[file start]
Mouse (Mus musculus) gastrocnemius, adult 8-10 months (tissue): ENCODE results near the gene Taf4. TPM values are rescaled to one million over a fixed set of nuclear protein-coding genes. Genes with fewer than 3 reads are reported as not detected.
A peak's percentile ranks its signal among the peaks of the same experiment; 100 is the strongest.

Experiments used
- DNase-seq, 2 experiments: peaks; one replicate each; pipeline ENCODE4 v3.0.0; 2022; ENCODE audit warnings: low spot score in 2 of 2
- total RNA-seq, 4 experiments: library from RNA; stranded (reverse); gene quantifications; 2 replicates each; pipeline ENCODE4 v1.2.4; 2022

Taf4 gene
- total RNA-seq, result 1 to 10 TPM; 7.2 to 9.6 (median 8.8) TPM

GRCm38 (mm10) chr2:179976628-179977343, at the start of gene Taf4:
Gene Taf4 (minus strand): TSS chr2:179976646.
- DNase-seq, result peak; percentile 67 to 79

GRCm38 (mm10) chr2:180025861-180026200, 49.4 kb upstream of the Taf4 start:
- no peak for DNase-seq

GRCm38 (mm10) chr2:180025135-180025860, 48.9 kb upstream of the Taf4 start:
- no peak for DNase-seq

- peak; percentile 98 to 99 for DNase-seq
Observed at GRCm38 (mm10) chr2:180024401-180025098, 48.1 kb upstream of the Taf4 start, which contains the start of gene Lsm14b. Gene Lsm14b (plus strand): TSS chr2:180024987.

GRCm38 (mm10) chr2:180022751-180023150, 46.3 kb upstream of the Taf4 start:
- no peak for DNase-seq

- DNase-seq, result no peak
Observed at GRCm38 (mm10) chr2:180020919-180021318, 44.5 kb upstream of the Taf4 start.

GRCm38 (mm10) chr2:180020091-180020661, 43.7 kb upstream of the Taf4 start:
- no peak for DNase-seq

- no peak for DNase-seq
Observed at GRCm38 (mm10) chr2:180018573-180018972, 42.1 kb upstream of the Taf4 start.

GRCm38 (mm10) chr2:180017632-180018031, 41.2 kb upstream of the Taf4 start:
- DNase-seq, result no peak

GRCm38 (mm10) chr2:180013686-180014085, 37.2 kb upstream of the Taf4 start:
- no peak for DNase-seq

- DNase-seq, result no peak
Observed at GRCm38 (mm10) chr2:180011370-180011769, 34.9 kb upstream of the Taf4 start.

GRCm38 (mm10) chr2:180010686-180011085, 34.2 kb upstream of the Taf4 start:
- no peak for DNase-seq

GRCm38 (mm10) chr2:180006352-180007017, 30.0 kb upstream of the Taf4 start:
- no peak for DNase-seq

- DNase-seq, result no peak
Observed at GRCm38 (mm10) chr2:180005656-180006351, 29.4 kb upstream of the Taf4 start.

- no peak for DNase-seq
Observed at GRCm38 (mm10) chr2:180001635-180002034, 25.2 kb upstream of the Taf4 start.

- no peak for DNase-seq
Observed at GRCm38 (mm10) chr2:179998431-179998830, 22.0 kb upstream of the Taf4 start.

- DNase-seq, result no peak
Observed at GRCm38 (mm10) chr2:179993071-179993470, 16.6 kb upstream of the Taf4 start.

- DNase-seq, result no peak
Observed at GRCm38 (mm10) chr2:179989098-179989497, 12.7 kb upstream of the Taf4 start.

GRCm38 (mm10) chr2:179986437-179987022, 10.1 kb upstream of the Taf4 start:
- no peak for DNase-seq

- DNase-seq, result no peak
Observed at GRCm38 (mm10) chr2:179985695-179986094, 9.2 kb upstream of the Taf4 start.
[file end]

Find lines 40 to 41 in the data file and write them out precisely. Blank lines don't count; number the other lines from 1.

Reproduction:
Observed at GRCm38 (mm10) chr2:179998431-179998830, 22.0 kb upstream of the Taf4 start.

- DNase-seq, result no peak